“She said it’s ‘because it’s more about racing with your own team/family and being a bigger part of the picture than being in the spotlight. Doing A/Fuel is what I always wanted to do, because that’s what my dad did and I always wanted to do what he did. So now I do, and I’m happy about it. We are very competitive, and we always do good things in every race we participate in. So I don’t see a reason to leave.

      Ditto for her older sister, Top Alcohol Dragster champion, Rachel, who, like Lingner, was celebrated as one of Drag Illustrated’s “30 Under 30” rising stars in sports.

      NHRA drag racing clearly has the enviable advantage over all other forms of auto racing when it comes to diversity. But Force knows he has another powerful appeal.

      “Drag racing, it used to be all over the world – and it still is – but it was huge. IndyCar was the biggest. NASCAR was here,” he said, lowering his flat hand to the ground. “Then NASCAR took it all back. Excellent marketing plan behind. And they went on television and in corporate America, and they did. Then we were down the ladder. We are the only one left of a great nature.

      “The one thing we have . . Not everyone can be an IndyCar driver. Not everyone can be a NASCAR driver. Anyone can be a drag racer. You can get a helmet, buckle up a safety, and you’re a drag racer tomorrow. And that’s where the new blood comes in,” he said.

      After her three grandchildren (Autumn Hight and Jacob and Noah Hood) in their Jr. Dragster pursuits, Force discovered a new crowd.

      “There are a billion dragsters. They’re over there.”

      “There are a billion dragsters. They’re over there. I get off at a little racetrack around San Diego—Barona—and they’re packed. I’m not talking about the crowd. You go in there, there are coaches, more money than God. They are aligned with their children and their families. Who are these people? It looks like a semi-national event. They want to be with their families and their race. And they love what they do. They could be a family, like Little League baseball.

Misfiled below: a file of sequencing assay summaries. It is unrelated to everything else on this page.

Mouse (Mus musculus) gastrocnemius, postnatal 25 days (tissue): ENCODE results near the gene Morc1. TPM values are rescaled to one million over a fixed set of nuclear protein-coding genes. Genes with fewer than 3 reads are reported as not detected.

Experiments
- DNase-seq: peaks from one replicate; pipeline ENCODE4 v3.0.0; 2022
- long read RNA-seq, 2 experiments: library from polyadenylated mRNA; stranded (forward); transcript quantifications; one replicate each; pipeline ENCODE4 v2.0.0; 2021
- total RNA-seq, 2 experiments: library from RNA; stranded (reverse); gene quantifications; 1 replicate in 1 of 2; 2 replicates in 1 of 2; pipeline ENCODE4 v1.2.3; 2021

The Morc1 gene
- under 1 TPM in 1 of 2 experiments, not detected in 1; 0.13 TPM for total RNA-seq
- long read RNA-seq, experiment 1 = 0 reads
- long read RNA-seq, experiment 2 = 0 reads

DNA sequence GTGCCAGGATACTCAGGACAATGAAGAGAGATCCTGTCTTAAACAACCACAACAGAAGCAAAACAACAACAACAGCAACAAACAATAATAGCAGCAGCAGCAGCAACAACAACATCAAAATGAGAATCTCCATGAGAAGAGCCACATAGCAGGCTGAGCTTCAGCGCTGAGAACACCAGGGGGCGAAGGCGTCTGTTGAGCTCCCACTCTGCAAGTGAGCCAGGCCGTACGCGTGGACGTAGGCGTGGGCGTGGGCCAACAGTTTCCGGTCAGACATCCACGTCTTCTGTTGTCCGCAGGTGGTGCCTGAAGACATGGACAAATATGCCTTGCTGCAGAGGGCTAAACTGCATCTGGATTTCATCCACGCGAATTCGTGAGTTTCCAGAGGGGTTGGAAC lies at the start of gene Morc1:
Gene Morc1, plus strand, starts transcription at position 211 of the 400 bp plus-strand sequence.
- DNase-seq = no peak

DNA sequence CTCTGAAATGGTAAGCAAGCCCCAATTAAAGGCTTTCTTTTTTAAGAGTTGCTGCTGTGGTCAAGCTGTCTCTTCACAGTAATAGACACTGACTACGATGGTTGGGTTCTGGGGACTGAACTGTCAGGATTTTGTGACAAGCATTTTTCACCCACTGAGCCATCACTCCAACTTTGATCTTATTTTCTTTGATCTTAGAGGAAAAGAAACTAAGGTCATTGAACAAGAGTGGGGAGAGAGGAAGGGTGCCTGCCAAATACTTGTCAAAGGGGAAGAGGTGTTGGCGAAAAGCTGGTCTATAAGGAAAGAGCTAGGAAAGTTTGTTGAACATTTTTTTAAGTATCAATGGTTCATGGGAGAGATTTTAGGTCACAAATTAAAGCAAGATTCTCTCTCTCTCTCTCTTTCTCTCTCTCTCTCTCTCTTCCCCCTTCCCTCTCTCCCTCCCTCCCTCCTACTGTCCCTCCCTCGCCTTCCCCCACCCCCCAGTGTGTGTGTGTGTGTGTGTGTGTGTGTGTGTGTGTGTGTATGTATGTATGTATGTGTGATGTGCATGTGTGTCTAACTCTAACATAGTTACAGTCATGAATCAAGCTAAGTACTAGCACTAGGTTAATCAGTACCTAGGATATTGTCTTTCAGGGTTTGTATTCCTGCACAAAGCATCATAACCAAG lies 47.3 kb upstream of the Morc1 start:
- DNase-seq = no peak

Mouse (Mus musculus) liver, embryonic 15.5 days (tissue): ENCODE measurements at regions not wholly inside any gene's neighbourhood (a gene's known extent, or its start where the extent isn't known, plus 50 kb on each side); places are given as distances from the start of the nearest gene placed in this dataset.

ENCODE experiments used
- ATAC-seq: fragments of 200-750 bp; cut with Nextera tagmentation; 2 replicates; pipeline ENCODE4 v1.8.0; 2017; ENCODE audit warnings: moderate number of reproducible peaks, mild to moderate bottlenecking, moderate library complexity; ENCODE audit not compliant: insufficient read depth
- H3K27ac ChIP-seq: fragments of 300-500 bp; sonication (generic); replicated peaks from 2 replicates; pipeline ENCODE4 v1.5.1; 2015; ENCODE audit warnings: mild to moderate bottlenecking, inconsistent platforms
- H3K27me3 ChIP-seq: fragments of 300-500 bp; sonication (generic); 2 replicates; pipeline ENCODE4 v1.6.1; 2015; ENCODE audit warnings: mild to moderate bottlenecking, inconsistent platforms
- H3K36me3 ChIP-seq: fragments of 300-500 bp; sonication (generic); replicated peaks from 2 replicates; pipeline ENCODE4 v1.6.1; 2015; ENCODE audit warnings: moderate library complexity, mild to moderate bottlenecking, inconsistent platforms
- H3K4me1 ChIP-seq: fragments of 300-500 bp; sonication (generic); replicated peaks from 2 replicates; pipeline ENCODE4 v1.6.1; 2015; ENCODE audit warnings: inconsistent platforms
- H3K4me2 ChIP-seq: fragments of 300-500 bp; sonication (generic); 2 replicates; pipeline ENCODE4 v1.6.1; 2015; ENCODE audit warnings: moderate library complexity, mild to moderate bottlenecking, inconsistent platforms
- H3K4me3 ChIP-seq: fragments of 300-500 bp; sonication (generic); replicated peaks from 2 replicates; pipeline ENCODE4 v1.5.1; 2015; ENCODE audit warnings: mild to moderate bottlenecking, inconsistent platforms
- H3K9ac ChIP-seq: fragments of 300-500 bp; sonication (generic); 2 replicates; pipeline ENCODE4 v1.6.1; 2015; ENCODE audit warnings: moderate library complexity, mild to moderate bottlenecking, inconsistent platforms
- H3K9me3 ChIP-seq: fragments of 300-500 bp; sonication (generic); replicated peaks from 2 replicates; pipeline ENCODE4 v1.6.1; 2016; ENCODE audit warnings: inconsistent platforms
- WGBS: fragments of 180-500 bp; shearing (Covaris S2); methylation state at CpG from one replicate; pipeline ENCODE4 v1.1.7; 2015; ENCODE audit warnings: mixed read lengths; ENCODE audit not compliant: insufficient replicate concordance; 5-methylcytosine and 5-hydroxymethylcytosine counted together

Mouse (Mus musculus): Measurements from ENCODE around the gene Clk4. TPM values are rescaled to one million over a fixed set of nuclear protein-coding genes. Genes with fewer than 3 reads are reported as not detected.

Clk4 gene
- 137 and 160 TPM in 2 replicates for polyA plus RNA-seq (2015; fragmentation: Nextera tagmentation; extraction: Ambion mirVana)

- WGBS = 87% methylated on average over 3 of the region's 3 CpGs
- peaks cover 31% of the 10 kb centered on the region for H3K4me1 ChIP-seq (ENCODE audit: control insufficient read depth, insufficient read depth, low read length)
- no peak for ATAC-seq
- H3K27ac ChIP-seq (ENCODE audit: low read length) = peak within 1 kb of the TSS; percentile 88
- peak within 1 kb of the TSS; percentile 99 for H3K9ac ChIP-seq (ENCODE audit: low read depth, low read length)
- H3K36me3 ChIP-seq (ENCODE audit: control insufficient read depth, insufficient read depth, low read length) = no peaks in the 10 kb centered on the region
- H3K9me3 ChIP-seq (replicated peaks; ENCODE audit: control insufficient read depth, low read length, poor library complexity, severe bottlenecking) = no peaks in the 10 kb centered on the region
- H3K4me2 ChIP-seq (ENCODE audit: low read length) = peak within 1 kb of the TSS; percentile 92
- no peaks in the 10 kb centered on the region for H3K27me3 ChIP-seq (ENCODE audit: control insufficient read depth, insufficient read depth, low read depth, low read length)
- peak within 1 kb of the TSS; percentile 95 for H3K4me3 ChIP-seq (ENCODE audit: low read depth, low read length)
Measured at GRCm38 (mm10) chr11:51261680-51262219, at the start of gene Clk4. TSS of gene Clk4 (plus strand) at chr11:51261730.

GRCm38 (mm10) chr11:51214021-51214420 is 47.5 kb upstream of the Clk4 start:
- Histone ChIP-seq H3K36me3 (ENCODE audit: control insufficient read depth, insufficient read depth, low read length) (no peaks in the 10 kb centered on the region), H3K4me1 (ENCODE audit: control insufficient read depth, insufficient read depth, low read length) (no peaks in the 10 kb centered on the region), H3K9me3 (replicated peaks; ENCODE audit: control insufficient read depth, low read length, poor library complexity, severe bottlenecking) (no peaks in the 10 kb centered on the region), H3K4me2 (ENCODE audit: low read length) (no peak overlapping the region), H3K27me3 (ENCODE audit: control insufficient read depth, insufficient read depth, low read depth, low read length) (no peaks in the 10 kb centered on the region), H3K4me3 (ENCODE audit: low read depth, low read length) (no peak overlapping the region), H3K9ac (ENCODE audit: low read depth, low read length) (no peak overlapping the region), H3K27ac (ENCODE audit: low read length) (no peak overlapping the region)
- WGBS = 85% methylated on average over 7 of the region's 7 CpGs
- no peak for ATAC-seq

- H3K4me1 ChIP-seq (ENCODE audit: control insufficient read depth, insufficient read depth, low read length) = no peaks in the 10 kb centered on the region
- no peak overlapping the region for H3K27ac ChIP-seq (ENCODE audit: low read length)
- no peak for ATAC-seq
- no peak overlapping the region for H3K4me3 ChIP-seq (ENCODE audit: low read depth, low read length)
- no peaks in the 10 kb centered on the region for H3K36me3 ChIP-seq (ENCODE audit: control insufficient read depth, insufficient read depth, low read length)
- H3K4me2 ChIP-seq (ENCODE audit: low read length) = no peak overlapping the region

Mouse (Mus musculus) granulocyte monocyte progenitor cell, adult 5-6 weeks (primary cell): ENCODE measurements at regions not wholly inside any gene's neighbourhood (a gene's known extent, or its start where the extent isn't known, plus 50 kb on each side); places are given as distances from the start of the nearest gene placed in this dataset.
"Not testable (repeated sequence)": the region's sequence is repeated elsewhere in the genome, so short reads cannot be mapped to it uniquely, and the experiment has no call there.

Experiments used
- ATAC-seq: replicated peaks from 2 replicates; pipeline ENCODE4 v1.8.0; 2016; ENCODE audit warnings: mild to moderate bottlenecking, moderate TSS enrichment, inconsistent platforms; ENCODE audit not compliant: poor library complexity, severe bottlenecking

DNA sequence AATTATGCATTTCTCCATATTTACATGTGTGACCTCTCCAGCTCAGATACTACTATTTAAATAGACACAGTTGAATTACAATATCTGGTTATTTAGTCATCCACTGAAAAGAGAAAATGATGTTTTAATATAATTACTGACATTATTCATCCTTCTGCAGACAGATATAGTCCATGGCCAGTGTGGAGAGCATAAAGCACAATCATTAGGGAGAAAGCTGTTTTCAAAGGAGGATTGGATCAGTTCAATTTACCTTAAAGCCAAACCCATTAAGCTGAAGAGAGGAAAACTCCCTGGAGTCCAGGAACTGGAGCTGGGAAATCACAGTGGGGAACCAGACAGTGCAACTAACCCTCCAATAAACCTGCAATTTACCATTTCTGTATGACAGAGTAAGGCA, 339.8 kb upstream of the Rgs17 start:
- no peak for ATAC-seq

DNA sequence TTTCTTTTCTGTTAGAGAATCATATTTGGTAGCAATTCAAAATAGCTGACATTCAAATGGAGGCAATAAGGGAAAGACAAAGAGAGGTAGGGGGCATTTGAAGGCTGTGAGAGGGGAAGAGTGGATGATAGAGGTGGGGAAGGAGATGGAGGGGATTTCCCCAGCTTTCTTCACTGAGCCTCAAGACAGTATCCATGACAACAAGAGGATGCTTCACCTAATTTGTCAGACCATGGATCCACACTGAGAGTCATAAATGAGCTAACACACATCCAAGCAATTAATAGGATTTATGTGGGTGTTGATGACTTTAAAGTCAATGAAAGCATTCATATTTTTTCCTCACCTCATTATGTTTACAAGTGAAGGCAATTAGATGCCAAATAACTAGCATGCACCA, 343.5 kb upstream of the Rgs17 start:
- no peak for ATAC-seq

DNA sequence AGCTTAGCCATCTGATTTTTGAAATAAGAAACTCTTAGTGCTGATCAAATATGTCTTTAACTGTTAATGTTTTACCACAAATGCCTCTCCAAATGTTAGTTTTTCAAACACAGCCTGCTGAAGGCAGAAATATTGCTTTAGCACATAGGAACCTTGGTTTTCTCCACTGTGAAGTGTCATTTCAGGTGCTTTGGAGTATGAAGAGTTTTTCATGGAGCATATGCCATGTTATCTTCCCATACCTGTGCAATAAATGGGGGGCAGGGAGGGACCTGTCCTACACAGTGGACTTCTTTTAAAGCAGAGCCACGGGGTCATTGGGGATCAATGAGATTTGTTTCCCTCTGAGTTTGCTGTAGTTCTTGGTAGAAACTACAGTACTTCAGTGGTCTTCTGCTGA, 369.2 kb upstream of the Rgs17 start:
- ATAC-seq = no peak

Caruso pointed out that when Jr. Dragster drivers opt for activities such as “football, baseball, all-star cheerleading, or dance lessons, it all costs the same amount of money.” It’s a matter of what interests you.

      nhra john force
      John Force would like to see more young people in the professional ranks of the NHRA.

      NHRA/National Dragster

      So the question is how to make and keep NHRA drag racing engaging and exciting. And Force studied that – just like Top Fuel racer Mike Salinas did with his sponsorship of a dozen additional Jr. Dragster riders, his motorcycle program with his daughter Jianna Evaristo and daughter Jasmine Salinas, driving Top Alcohol Dragster, and their suggestions to sports officials regarding the promotion of Lucas Oil Series racers.

      Force said: “If you look down the ranks, I just wish there was a better way for the NHRA to evolve riders, like I did with my daughters: from Super Comp to A/Fuel passing by Funny Car and Top Fuel. And we don’t have that. Few people leave Alcohol Funny Car. They just stay there.

      Motorsports industry superstar Tony Stewart, who fielded his wife Leah Pruett’s dragster and Matt Hagan’s Funny Car, is the one who got into the sport in a big way and is already enjoying success.

      “I’m really happy that Tony Stewart is coming. We need new blood. We need new names. And he’s a big name that can help our sport. And that helps me sell in the boardroom. I’m going there to pitch a sponsor, I’m talking about Tony Stewart: ‘Why do you think he came? He saw something.

      Force also sees something in this: “Change is good. We must change.

      How and in how long are the questions.